Dr Nandakumar Ramasami received his Cardiology and Internal Medicine qualifications from the Royal College of Physicians and has served as a Consultant Interventional Cardiologist in a substantive position in the UK. Dr Nandakumar worked as a Consultant Cardiologist in Croydon University Hospital, London before moving on to a substantive consultant post in the North Staffordshire and Goole NHS Trust. He then relocated to Singapore to work as a Senior Consultant Cardiologist at Mount Elizabeth Hospital and Mount Alvernia Hospital with expertise in Interventional Cardiology, intra-vascular imaging, absorbable stents, CT coronary imaging and cardiac rehabilitation.
Presently, he is a Visiting Senior Consultant at Ng Teng Fong General Hospital and National University Hospital (NUH). Dr Nandakumar was one of the first few cardiologists at the Ng Teng Fong General Hospital.
Dr Nandakumar has a membership at the Ministry of Health, Health Technology Advisory subcommittee for Devices, and lectures at the Yong Loo Lin School of Medicine under the National University of Singapore (NUS).
Contact Dr Nandakumar Ramasami
- Cardiac rehabilitation
- CT coronary imaging
- Bioabsorbable stents
- Intravascular imaging
- Interventional cardiology (radial access)
Well done indeed! Stopping smoking is the best gift you have given yourself and your family this New Year! You probably feel a better sense of smell and taste. By now more oxygen is reaching your heart and muscles easily and your immune function and circulation are getting better. However it will still be a while before risk of heart disease drops significantly (up to 2 to 5 years) and will take longer (up to 10 to 15 years) to approach that of a non-smoker.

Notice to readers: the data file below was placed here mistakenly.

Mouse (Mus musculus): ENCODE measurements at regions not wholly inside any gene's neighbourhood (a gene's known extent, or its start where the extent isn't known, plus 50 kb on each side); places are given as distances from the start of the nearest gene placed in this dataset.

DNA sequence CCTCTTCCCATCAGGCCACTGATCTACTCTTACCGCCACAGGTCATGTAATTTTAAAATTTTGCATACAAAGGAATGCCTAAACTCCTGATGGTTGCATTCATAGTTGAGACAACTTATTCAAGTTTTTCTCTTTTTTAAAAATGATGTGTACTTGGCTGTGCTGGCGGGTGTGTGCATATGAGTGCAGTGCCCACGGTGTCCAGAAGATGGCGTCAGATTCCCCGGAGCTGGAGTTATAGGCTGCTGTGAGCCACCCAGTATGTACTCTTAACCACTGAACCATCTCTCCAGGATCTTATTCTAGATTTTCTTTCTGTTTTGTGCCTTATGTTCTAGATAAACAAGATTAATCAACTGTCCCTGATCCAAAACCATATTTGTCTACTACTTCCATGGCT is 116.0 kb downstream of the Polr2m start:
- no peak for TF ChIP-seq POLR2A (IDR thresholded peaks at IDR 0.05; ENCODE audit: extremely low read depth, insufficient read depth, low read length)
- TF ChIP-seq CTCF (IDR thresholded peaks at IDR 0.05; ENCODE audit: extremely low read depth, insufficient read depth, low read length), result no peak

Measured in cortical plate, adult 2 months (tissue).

Recovery time after an angioplasty is pretty similar in most parts of the globe. In terms of recovery we generally aim for a 4 to 6 week period to get back to full activity. Usually the cardiac rehabilitation team will come to meet you if you have been admitted with a heart attack and following the angioplasty procedure they will provide guidance on the do’s and dont’s.
How do cardiologists determine what percentage of the coronary artery is blocked during an angiogram, and what is the significance of this?
The coronary angiogram is the current gold standard to establish the degree of coronary artery disease and with experience one can usually determine the stenosis with just “eyeballing”. However, I do use adjunct imaging inside the blood vessel itself, and this helps to clearly establish the area and character of the narrowing or stenosis in the coronary vessel. Evidence from trials clearly show that a narrowing is critical when it approaches 70% as it affects blood flow to the heart muscle.
Dr Nandakumar is one of the few cardiologists in Singapore who has worked as a consultant interventional cardiologist in a substantive position in the UK. Currently, he is a Senior Consultant Cardiologist at Mount Elizabeth Hospital and Mount Alvernia Hospital specialising in Interventional Cardiology.